UK MOBILE PHONE REGULATOR Phonepayplus has fined Australian app outfit Bongo £70,000 over its monkey question and answer software terms and conditions.
Bongo is an SMS service that asks people to ask it a question via text message. We assume that it is not aimed at privacy experts but rather kids that like to know what other people might know about them and have questions that they want to ask a virtual monkey.
"Bongo has been using his super brain to help with the human emotion of love lately, he is often used by celebrities to dig up the juice on one another," it 'explains' on its website. "He has the unbelievable ability to find out personal information about anyone, anywhere! And of course he can answer literally any question you have - trivia, weather, train timetables, assignments... anything!"
Parents have been concerned about the amount of money it has raked in, and complained to the regulator. Messages to the service cost £2.50, it said, and in at least one case a child has bunged £200 at it. In its decision Phonepayplus said it received almost 70 complaints from parents in a six month period.
Phonepayplus has ruled on these complaints and lobbed a fine at the Australian monkey app because it didn't make its charges clear. The regulator fined the firm £70,000.
"This case involved some high charges, and in many cases users were children," said Patrick Guthrie, Phonepayplus director of strategy and communications to the Guardian.
"This highlights the need for providers to be absolutely transparent about the cost of their service, and for parents to discuss with their children how to use services without running up high bills."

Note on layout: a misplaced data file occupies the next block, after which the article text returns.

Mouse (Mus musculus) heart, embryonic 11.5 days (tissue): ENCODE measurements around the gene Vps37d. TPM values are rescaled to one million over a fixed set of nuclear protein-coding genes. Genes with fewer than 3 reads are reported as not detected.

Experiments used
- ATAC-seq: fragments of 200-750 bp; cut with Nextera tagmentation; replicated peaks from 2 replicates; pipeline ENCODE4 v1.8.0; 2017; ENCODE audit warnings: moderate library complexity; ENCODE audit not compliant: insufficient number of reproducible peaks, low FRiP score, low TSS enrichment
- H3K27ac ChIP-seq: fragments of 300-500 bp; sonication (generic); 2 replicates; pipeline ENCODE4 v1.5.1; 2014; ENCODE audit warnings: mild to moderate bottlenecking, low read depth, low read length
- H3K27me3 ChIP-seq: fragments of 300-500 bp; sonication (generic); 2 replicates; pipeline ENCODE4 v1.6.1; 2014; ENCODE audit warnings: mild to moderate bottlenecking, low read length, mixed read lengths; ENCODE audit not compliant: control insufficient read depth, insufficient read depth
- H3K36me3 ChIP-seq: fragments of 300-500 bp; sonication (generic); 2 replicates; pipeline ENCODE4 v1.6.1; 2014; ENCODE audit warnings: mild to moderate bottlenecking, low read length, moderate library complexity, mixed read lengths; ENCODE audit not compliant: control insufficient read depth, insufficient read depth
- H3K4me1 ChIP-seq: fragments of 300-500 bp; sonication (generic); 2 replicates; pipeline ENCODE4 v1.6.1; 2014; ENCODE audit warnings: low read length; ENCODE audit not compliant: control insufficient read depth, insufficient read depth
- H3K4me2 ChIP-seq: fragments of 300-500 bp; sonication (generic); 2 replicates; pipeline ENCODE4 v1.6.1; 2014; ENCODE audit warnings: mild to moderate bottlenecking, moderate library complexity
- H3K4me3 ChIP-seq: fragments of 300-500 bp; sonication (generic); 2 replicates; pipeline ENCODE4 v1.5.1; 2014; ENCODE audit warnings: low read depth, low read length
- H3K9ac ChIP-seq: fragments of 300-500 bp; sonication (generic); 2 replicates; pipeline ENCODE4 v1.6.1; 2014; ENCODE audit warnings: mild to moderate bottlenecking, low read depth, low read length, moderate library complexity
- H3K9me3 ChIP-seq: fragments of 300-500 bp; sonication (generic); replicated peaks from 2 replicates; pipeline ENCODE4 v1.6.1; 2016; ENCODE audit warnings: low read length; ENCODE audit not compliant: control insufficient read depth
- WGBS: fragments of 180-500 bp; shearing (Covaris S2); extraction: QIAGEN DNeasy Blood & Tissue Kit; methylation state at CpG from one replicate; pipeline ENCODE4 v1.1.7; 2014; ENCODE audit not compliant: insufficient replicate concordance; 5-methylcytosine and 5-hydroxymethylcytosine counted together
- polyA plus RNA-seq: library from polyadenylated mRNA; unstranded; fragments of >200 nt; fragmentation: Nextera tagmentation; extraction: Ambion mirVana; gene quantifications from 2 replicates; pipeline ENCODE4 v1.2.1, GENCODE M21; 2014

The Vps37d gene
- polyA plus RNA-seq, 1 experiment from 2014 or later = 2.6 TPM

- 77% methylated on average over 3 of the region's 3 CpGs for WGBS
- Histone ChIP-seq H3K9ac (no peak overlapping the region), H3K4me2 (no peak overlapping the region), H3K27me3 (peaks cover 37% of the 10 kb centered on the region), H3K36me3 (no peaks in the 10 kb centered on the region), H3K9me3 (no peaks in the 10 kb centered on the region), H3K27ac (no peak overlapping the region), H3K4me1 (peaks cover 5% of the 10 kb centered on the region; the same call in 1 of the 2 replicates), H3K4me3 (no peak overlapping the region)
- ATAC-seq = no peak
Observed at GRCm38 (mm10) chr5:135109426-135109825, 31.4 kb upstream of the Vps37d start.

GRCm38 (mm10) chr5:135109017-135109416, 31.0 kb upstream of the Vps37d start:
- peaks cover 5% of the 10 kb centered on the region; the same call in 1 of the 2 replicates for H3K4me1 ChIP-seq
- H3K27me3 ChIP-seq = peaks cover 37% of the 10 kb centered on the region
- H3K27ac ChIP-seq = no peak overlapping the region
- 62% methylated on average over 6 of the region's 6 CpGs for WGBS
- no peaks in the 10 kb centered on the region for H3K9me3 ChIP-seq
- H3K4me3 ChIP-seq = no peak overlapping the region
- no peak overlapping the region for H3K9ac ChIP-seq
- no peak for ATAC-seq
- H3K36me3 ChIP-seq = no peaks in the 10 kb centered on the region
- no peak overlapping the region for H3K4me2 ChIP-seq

The ruling noted that the service was heavily promoted on Facebook and television and was represented at pop concerts, but it did not put his charges in particularly prominent positions.
A spokesman for Bongo replied to the newspaper, saying that it is disappointed by the fine, and added that it has been discussing its business with the regulator for some time.
"We adhere to strict marketing regulations in each territory and have a complaint rate of less than 0.005 percent in the UK," said the firm.
"We are disappointed that despite meetings as recently as November 2013, the regulator has chosen to take this course of action. We will, however, continue to work closely with Phonepayplus to ensure all regulations are adhered to, and ensure our customers continue to enjoy the Bongo service."
You have to be, or at least say, that you are over 16 if you want to access the Bongo website in the UK, and Bongo does not "recommend using the service more than 20 times per month".
"Often consumers are not fully aware that they are spending money because their credit cards get charged by default. Children are particularly vulnerable to marketing of 'free to download' games which are not 'free to play'," the EC said. µ
Plus the cost of ambition as moonshots eat into the coffers
Spoiler alert: it's probably VeriSign
Did we say cuts off? We meant traps them inside their own home